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There's no place for racism in the Toronto mayoral election

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"I am a proud Torontonian … a proud Canadian." This wasn't so much a statement as a stand Olivia Chow took once again at a mayoral debate when facing down yet another comment about her "immigrant status."

Yet, with the exception of Indigenous peoples, each one of us is an immigrant.

It is disheartening that in all my years in Toronto this is the first time I've witnessed such virulent personal attacks against a mayoral candidate.

How did race enter the mayoral race? It seems to me that the world's most diverse city, a cosmopolitan centre, includes those who are bent on rocking mayoral debates and filling blogs with racist rants and taunts. Like the Tea Party who hounded American President Obama about whether he was born in the United States, they jockey, push and shove to reshape Olivia Chow as a "foreigner."

It's not the Ford brothers, or John Tory's meteoric rise in the polls, that surprise me. What I find shocking is the depths to which some Torontonians are prepared to sink, while hiding behind the guise of open, political debate and free speech.

"Go home … back to China" … "She's Chinese! She's not Canadian!"

That's the same anti-Asian rhetoric that stripped pioneer Chinese Canadians of the right to vote, segregated Canadian-born children by race and tore families apart by banning Chinese immigration to Canada. That voice, with the same tenor and tone, reverberated at the September 23 mayoral debate.

The slur was followed by silence from the leading mayoral candidates. It is unconscionable that the top contenders reacted to racist jeering with the same disregard as their political forefathers. Until pressed, they said nothing.

"Your candidate should learn to speak English!"

We go door-knocking during elections. When the door opened to Olivia's campaign supporter she was met with this racial backlash. A health professional with a commendable record of community service, the volunteer was shocked.

Olivia Chow is often compared to Doug Ford and John Tory, both of whom host a radio show, as the 'least articulate.' Olivia's facial paralysis makes her 'accent' more noticeable which some say makes her sound 'foreign'. Yet, Olivia had steadfastly refused to allow anything to impede her duties as a Member of Parliament and is pursuing her mayoral candidacy with the same spirited determination.

On the array of online gender and race-based expletives and invectives, the Toronto Star's investigation found that of the three mayoral front runners, "… Olivia Chow continues to attract the most abusive comments on Facebook." One writer tipped a hat to Rob Ford's 2008 comment that "those Oriental people work like dogs" by posting an image of a skinned dog in the background.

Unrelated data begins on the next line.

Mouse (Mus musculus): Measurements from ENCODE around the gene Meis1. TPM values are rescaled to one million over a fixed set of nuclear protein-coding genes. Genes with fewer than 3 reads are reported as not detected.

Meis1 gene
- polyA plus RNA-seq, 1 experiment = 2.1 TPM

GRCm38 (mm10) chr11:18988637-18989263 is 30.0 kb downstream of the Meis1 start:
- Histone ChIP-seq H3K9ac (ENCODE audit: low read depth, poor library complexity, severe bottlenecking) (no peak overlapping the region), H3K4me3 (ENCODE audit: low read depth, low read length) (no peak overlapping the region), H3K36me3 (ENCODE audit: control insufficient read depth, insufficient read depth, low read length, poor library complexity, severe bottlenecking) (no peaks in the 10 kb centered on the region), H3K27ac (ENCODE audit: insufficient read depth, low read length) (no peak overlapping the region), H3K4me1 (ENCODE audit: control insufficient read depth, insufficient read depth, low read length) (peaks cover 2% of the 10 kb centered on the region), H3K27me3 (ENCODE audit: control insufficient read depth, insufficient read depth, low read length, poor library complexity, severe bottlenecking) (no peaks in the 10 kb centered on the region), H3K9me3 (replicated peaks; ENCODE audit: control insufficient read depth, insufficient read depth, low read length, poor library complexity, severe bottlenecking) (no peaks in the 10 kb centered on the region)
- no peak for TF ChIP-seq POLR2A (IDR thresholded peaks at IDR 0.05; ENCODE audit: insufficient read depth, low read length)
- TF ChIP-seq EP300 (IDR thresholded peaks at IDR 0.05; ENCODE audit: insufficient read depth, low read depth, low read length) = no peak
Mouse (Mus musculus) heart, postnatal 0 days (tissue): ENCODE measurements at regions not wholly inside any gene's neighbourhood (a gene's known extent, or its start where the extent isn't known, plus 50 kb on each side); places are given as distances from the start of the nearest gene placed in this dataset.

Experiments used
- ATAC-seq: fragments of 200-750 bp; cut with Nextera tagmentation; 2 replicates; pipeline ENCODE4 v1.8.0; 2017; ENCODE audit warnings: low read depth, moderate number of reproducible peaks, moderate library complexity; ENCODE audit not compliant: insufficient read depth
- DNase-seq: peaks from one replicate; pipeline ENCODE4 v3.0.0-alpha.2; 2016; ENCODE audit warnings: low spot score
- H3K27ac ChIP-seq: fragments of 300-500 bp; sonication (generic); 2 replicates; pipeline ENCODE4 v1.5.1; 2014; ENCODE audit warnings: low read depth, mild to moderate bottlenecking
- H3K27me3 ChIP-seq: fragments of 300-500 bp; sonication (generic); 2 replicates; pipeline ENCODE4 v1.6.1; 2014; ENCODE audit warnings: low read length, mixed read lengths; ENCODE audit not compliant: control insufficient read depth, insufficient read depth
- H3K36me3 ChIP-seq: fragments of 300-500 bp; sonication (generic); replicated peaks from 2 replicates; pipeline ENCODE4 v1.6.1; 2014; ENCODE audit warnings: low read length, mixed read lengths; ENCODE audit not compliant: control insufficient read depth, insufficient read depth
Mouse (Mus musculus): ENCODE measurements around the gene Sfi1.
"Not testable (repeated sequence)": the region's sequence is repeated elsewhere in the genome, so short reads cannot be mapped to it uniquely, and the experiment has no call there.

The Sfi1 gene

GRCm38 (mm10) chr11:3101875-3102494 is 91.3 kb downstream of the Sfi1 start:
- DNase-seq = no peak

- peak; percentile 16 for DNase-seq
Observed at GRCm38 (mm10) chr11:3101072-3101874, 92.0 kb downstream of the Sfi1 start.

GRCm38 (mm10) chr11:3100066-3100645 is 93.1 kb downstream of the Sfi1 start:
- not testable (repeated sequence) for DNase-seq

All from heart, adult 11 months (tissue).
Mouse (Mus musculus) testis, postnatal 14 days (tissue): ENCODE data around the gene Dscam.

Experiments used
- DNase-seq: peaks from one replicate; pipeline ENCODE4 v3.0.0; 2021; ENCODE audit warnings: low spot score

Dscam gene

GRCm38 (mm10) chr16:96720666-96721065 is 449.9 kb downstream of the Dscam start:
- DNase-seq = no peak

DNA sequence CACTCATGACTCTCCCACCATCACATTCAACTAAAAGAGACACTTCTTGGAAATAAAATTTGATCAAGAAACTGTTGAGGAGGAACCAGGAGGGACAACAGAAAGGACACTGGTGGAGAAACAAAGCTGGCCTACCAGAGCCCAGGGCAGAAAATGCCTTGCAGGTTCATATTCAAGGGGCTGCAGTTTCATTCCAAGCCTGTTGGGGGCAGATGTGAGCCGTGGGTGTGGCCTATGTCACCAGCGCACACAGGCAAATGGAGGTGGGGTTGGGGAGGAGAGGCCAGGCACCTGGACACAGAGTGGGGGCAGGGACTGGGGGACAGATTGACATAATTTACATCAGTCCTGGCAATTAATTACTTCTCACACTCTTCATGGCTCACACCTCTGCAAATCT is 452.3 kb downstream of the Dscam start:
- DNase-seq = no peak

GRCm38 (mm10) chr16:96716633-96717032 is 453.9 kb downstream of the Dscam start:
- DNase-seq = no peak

This is how Professor Lorne Foster of York University sums up the barrage of hateful comments that are being hurled at Olivia Chow:

This society is dominated by cultural representations of Chinese people as 'perpetual foreigners' -- despite the fact that Chinese people have been in Canada as long as there has been a country. The hecklers and the online comments are 'colourisms' that are still imposed on racialized people in Canada -- these colourisms reflect the power of race and gender politics. Olivia Chow is the target of western, Eurocentric narratives on the Chinese race that go back to the pre-Confederation days of the so-called "yellow peril." She is being cast as the 'perpetual foreigner' -- here in body but inherently belonging elsewhere. This is a particularly odious form of discrimination. Because of her ethnicity and gender, she is identified as an 'exotic alien'. Olivia Chow is being framed as 'the inscrutable oriental', someone who is impossible to understand or to interpret, and therefore, at the very least, is an unsafe voting choice and perhaps even a dangerous one.

Throughout all her years of political and community leadership, Olivia Chow has shown such tenacity, grace and courage in countering the stereotype of who a 'real' Canadian should be.

In this great city with its motto, "Diversity is Our Strength", there is no place for such covert racism, or what Professor Frank Wu calls the "perpetual foreigner syndrome," which has permeated the 2014 campaign and may well be its legacy.

Torontonians need to recognize it for what it is, call it out, and reject it.

Dr. Joseph Y.K. Wong, C.M., B.Eng., M.D., D.Sc.(Hon.) is a Founder of the Chinese Canadian National Council and Yee Hong Center of Geriatric Care.

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